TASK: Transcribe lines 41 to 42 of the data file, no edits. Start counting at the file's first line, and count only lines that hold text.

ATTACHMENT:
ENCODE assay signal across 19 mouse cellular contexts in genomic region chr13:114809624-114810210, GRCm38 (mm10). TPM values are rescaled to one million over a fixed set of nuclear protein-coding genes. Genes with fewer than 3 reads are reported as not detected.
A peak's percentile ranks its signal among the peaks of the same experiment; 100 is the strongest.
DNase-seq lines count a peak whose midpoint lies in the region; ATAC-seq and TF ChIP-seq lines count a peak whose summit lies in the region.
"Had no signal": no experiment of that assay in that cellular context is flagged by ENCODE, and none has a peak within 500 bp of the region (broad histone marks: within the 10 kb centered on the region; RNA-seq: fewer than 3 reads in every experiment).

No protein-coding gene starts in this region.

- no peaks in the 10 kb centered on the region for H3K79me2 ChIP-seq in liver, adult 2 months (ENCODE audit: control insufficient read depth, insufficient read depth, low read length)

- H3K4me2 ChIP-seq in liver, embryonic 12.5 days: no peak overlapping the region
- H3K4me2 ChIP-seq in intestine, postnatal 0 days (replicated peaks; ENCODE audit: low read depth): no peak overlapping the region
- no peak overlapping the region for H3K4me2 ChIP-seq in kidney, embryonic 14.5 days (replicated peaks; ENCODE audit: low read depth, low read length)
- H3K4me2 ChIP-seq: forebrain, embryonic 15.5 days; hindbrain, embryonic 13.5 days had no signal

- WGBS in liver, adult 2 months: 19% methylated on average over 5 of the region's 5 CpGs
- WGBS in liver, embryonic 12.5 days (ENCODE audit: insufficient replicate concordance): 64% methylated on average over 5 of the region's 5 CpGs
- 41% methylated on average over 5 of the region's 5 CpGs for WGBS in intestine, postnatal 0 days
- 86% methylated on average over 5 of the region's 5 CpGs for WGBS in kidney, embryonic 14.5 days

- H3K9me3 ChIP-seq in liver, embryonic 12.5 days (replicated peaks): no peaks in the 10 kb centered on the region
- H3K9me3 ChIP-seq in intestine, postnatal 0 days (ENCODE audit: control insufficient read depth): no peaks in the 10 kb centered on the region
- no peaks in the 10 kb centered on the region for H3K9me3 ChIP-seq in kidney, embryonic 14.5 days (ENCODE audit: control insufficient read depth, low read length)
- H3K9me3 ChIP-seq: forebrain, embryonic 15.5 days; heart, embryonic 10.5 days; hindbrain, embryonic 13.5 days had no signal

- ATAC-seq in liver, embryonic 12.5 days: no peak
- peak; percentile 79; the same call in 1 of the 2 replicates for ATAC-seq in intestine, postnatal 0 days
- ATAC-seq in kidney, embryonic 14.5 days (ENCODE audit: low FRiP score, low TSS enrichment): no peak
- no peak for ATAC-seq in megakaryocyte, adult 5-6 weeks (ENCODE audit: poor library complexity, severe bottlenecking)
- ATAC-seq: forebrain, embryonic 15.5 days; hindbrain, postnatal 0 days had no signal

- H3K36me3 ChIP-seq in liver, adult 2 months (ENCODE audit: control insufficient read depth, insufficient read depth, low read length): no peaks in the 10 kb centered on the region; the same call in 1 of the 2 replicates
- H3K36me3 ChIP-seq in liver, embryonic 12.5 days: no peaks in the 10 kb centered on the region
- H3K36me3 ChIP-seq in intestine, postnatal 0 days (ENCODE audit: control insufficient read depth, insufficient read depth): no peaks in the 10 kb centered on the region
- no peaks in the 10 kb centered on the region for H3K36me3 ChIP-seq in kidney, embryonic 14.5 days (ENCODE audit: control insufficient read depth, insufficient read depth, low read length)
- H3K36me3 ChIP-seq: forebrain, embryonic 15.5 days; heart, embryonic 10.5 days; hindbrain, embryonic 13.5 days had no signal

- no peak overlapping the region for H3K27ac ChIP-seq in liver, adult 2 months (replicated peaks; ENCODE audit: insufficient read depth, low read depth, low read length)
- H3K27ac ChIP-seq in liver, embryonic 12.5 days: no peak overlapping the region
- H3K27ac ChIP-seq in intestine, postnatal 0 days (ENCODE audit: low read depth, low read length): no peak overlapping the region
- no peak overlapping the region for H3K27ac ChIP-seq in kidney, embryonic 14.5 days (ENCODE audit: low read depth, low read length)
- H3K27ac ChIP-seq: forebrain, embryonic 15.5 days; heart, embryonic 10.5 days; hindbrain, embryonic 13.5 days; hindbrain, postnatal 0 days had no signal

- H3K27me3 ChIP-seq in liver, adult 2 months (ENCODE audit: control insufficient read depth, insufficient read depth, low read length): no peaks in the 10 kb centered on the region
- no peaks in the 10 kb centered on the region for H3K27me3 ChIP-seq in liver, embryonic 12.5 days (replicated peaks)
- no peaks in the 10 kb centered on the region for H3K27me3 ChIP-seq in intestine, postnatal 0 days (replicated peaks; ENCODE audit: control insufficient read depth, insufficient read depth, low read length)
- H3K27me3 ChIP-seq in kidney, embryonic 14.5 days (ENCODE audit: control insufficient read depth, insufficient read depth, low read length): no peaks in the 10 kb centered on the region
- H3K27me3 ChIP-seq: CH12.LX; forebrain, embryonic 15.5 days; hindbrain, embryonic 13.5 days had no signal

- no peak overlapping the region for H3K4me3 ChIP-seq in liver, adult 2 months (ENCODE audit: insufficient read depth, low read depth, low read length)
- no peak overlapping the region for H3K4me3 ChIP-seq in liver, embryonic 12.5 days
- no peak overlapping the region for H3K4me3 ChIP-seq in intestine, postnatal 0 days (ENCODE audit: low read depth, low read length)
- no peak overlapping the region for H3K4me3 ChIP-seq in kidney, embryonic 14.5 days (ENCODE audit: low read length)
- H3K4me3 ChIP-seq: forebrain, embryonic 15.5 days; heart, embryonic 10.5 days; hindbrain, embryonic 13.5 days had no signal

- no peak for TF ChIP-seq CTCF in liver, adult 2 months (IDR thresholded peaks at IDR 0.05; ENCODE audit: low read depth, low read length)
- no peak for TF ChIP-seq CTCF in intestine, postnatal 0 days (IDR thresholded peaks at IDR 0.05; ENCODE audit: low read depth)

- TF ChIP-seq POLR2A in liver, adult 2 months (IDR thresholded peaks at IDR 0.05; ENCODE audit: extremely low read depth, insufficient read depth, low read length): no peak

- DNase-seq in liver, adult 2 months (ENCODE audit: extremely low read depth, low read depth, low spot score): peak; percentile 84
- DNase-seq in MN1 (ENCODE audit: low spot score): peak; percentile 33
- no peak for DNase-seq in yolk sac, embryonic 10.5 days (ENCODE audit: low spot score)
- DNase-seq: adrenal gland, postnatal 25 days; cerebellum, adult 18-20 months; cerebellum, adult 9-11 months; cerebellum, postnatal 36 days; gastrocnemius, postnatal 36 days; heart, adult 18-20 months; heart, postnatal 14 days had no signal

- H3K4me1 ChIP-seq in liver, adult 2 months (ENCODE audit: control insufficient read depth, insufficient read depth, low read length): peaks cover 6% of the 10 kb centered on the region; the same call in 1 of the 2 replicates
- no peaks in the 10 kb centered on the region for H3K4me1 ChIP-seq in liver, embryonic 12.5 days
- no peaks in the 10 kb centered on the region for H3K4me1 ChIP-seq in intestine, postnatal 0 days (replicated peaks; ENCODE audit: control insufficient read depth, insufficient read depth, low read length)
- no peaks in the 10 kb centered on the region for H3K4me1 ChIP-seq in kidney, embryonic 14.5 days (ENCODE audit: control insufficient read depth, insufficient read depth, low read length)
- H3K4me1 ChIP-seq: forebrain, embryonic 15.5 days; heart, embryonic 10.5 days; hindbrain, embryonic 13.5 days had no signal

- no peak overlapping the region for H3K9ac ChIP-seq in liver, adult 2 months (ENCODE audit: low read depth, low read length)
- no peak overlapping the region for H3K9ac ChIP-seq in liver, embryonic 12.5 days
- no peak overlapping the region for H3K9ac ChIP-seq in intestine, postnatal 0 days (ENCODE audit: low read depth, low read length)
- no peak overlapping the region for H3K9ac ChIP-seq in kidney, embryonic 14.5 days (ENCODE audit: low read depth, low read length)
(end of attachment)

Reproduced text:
- no peak overlapping the region for H3K4me3 ChIP-seq in intestine, postnatal 0 days (ENCODE audit: low read depth, low read length)
- no peak overlapping the region for H3K4me3 ChIP-seq in kidney, embryonic 14.5 days (ENCODE audit: low read length)